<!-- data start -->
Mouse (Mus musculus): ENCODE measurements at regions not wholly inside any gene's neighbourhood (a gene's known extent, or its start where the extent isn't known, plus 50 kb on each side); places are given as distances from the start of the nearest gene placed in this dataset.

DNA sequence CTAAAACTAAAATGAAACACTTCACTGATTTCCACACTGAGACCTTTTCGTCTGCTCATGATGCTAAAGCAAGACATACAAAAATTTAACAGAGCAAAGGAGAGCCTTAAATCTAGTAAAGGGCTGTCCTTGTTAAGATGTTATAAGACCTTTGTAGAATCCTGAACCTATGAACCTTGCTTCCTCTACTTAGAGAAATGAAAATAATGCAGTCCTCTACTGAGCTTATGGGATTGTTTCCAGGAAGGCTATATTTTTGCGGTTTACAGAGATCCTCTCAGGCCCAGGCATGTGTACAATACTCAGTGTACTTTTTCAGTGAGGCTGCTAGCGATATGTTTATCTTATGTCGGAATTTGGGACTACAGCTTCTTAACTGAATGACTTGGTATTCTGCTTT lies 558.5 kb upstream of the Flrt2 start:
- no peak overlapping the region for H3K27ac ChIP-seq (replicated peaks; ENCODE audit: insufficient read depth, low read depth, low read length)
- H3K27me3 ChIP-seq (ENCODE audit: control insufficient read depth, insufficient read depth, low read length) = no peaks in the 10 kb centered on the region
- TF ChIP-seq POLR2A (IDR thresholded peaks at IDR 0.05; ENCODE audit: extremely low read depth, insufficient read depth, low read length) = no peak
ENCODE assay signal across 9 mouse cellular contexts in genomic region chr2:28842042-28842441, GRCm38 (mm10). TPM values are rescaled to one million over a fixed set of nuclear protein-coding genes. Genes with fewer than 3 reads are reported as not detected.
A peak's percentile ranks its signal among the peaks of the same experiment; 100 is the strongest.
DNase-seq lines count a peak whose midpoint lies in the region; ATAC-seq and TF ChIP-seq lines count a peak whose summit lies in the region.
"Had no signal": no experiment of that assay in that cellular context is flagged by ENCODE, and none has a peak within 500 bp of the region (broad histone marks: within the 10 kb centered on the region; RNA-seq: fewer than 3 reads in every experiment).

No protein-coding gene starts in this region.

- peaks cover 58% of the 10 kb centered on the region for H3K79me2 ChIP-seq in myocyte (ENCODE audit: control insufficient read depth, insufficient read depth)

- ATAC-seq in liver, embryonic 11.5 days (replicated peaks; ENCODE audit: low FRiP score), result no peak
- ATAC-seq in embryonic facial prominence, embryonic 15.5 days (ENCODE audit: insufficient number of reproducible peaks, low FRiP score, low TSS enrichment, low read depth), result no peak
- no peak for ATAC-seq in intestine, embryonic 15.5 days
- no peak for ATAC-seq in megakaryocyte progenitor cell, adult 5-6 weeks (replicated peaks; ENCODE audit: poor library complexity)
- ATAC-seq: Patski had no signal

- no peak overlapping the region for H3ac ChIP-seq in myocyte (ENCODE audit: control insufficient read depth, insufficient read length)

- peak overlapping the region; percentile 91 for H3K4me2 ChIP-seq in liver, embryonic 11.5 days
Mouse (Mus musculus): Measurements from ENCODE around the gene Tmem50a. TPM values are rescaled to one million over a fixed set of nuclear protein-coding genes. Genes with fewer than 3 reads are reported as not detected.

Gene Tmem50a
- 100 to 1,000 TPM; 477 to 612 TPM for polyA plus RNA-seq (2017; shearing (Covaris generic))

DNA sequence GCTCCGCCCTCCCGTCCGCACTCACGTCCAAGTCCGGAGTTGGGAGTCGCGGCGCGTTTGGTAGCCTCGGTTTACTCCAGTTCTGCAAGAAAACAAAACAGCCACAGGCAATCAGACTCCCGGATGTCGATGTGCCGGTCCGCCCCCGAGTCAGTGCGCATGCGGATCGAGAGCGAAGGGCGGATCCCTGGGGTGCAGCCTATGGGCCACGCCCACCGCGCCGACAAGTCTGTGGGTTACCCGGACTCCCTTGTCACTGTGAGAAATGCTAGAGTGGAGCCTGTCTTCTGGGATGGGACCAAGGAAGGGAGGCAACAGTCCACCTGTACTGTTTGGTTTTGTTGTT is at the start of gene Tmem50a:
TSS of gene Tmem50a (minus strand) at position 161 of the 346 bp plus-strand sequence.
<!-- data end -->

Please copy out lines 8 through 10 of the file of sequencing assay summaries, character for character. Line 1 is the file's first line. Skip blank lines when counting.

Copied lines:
DNase-seq lines count a peak whose midpoint lies in the region; ATAC-seq and TF ChIP-seq lines count a peak whose summit lies in the region.
"Had no signal": no experiment of that assay in that cellular context is flagged by ENCODE, and none has a peak within 500 bp of the region (broad histone marks: within the 10 kb centered on the region; RNA-seq: fewer than 3 reads in every experiment).

No protein-coding gene starts in this region.